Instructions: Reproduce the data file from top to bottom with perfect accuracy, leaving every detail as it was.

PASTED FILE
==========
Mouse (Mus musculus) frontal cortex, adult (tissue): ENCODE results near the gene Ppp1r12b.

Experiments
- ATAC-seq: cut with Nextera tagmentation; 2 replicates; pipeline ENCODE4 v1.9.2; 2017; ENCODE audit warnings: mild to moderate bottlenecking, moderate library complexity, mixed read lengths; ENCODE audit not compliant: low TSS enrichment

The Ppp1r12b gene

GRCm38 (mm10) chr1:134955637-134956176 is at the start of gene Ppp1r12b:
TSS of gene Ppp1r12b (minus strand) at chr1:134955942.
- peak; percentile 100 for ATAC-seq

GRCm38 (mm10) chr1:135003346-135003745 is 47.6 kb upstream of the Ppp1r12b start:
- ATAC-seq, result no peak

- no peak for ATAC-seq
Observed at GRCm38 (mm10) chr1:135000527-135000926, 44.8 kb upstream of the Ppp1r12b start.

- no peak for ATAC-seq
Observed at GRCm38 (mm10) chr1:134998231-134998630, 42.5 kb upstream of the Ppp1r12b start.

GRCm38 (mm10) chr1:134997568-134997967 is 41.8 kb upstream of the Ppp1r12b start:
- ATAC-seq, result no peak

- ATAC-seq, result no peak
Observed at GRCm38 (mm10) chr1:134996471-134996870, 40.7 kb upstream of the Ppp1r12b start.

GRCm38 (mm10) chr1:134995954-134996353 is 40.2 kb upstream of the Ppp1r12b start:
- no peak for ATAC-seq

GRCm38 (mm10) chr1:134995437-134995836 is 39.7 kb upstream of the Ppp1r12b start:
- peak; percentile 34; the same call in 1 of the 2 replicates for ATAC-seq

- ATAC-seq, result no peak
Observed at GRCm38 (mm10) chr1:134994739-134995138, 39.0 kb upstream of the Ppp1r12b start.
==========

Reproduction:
Mouse (Mus musculus) frontal cortex, adult (tissue): ENCODE results near the gene Ppp1r12b.

Experiments
- ATAC-seq: cut with Nextera tagmentation; 2 replicates; pipeline ENCODE4 v1.9.2; 2017; ENCODE audit warnings: mild to moderate bottlenecking, moderate library complexity, mixed read lengths; ENCODE audit not compliant: low TSS enrichment

The Ppp1r12b gene

GRCm38 (mm10) chr1:134955637-134956176 is at the start of gene Ppp1r12b:
TSS of gene Ppp1r12b (minus strand) at chr1:134955942.
- peak; percentile 100 for ATAC-seq

GRCm38 (mm10) chr1:135003346-135003745 is 47.6 kb upstream of the Ppp1r12b start:
- ATAC-seq, result no peak

- no peak for ATAC-seq
Observed at GRCm38 (mm10) chr1:135000527-135000926, 44.8 kb upstream of the Ppp1r12b start.

- no peak for ATAC-seq
Observed at GRCm38 (mm10) chr1:134998231-134998630, 42.5 kb upstream of the Ppp1r12b start.

GRCm38 (mm10) chr1:134997568-134997967 is 41.8 kb upstream of the Ppp1r12b start:
- ATAC-seq, result no peak

- ATAC-seq, result no peak
Observed at GRCm38 (mm10) chr1:134996471-134996870, 40.7 kb upstream of the Ppp1r12b start.

GRCm38 (mm10) chr1:134995954-134996353 is 40.2 kb upstream of the Ppp1r12b start:
- no peak for ATAC-seq

GRCm38 (mm10) chr1:134995437-134995836 is 39.7 kb upstream of the Ppp1r12b start:
- peak; percentile 34; the same call in 1 of the 2 replicates for ATAC-seq

- ATAC-seq, result no peak
Observed at GRCm38 (mm10) chr1:134994739-134995138, 39.0 kb upstream of the Ppp1r12b start.